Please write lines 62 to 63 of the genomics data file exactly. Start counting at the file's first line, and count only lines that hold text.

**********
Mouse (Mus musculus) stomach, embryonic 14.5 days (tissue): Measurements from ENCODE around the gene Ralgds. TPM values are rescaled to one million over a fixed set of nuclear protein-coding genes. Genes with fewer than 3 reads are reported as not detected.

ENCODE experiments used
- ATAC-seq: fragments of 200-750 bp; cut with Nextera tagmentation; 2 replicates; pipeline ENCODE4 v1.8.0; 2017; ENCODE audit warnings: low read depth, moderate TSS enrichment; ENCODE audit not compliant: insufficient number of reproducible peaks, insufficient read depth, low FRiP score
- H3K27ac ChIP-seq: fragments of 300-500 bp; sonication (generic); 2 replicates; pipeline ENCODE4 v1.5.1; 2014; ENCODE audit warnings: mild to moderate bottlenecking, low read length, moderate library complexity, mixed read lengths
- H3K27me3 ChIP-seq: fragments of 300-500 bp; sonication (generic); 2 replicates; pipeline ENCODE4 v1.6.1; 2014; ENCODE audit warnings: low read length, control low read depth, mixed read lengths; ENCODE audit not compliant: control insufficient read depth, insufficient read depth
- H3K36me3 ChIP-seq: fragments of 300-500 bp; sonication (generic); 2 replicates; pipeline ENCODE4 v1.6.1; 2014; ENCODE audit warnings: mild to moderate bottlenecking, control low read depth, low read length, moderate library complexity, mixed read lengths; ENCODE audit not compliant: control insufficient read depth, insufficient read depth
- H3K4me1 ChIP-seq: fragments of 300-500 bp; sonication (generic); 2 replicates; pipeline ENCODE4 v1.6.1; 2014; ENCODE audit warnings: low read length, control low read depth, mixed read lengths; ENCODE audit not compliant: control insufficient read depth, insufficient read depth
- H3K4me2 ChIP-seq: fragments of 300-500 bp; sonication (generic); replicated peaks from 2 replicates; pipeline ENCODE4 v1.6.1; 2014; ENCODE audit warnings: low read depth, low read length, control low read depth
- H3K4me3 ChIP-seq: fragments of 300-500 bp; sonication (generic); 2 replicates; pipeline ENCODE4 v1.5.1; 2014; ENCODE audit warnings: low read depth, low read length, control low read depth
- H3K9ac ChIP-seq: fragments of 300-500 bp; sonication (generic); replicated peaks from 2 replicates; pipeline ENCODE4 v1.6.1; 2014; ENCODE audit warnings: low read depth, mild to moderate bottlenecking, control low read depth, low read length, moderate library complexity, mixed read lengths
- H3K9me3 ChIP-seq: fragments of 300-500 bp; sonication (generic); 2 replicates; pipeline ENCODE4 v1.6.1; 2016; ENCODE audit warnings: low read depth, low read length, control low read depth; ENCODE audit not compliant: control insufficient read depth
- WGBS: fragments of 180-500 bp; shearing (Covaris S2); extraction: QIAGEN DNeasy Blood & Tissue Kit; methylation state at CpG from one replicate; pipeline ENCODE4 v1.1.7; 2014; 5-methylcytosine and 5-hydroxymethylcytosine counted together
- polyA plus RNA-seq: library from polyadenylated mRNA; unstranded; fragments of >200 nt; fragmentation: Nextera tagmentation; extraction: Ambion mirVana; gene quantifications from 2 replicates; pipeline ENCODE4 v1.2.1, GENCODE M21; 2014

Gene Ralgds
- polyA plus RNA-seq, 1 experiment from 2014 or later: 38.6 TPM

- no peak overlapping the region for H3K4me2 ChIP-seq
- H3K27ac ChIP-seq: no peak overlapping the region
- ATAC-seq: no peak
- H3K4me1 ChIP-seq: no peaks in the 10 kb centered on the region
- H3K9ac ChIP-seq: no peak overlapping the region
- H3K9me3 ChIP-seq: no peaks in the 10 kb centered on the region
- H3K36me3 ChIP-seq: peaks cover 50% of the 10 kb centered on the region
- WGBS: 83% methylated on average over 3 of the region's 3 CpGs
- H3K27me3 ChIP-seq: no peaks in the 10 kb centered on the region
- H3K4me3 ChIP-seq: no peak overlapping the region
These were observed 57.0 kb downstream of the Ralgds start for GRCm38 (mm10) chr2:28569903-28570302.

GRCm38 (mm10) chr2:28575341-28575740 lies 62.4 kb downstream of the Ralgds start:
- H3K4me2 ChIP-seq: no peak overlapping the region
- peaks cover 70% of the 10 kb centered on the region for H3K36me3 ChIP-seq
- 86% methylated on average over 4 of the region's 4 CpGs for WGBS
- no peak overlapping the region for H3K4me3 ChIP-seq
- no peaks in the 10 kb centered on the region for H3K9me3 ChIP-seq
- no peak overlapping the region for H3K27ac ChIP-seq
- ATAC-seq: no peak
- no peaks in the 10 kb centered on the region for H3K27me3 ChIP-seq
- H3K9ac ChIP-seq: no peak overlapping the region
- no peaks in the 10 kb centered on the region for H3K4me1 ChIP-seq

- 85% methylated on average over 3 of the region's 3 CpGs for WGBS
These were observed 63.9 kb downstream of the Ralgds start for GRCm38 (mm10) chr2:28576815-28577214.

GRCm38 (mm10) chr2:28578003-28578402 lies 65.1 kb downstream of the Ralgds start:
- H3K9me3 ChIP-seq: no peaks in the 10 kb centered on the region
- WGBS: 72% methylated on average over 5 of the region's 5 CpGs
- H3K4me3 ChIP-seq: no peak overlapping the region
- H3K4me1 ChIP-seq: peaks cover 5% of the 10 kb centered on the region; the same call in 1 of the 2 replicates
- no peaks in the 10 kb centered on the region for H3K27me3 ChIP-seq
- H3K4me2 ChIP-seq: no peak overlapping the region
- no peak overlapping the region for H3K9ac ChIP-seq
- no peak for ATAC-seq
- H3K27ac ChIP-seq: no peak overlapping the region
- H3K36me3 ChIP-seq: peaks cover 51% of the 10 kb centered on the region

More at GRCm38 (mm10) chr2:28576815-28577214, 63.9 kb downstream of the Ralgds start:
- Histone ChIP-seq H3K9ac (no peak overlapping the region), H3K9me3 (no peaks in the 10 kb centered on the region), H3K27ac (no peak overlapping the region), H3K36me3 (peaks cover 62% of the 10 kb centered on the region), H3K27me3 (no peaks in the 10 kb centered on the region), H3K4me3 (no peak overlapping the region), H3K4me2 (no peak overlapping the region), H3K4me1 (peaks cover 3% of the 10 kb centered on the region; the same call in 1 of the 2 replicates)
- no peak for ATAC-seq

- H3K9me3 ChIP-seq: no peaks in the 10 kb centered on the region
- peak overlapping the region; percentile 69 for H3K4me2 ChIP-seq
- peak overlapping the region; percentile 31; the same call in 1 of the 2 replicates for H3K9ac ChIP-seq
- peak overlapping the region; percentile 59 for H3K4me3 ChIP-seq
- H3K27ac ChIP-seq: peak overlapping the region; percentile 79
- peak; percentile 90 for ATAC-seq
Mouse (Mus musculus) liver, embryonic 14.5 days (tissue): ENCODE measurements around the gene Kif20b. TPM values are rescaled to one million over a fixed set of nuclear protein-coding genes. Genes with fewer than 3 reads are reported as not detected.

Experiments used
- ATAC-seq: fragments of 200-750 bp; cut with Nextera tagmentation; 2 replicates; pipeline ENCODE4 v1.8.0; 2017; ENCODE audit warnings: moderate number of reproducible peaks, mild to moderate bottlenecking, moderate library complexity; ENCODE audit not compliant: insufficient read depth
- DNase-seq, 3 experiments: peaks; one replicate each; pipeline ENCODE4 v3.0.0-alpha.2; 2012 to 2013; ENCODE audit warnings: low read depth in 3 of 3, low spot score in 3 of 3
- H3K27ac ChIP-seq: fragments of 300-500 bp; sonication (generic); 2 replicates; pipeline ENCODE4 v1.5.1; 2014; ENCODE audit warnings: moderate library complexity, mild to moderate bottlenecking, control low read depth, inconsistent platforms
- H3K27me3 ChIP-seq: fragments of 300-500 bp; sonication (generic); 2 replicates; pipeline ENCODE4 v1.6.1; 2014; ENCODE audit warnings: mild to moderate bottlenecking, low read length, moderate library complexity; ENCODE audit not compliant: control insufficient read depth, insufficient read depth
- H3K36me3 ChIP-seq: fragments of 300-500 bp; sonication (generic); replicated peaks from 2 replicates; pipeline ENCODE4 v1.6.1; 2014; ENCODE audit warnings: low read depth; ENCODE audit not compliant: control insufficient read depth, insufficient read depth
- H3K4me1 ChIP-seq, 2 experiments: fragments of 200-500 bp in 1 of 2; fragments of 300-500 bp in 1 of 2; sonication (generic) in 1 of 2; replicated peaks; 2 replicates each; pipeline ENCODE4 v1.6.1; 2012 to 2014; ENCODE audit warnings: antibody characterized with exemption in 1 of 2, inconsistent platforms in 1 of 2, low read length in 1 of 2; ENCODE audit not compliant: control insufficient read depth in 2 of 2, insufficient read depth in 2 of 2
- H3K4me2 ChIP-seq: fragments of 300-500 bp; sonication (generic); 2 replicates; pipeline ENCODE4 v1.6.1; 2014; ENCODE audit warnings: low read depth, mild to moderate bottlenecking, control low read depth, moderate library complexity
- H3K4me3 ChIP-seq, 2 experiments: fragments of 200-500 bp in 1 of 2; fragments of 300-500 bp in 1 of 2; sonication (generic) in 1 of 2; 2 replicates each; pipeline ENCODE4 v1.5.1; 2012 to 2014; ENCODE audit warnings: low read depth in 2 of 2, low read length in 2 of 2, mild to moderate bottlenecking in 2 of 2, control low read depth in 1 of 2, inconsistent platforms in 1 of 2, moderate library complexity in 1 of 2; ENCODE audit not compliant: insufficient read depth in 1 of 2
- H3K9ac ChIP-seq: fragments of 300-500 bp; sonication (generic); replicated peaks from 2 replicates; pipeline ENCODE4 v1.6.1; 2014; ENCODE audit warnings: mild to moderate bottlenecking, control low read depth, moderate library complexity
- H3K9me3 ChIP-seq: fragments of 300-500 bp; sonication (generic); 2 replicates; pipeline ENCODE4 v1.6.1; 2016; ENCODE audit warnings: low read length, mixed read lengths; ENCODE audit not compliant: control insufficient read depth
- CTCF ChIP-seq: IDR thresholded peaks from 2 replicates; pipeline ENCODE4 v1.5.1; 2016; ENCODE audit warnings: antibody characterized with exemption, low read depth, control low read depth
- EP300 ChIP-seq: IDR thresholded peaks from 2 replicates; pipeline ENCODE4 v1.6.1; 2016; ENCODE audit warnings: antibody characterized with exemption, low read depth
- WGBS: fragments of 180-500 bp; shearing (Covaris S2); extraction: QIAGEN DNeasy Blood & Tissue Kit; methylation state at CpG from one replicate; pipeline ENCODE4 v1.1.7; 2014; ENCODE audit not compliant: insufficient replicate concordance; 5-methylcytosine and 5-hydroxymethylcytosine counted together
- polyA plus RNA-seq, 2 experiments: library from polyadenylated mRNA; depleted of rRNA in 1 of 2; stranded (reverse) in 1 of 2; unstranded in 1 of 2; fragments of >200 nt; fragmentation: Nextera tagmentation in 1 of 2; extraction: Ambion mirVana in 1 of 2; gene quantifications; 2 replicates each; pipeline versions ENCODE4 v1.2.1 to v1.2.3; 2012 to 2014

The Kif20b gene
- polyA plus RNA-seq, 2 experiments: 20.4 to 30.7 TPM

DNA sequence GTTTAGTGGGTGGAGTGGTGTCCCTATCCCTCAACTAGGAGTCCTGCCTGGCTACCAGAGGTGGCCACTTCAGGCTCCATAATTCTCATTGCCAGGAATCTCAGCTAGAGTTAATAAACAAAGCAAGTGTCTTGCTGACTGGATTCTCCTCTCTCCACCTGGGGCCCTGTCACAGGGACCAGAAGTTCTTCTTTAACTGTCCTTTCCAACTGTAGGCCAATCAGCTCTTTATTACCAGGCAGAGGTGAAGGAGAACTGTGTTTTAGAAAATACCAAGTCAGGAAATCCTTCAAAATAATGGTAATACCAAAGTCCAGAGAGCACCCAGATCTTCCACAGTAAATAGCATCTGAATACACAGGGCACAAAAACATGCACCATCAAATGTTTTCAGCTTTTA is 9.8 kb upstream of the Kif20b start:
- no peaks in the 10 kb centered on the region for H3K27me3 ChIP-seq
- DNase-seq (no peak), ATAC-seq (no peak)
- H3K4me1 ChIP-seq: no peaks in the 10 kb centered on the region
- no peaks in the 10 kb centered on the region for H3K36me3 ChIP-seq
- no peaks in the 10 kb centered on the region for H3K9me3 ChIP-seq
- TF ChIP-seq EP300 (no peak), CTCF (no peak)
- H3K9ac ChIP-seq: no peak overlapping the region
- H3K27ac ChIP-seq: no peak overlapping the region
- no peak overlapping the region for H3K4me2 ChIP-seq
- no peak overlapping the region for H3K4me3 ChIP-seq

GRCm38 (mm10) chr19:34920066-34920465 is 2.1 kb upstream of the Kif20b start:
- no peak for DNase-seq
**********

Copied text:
- ATAC-seq: fragments of 200-750 bp; cut with Nextera tagmentation; 2 replicates; pipeline ENCODE4 v1.8.0; 2017; ENCODE audit warnings: moderate number of reproducible peaks, mild to moderate bottlenecking, moderate library complexity; ENCODE audit not compliant: insufficient read depth
- DNase-seq, 3 experiments: peaks; one replicate each; pipeline ENCODE4 v3.0.0-alpha.2; 2012 to 2013; ENCODE audit warnings: low read depth in 3 of 3, low spot score in 3 of 3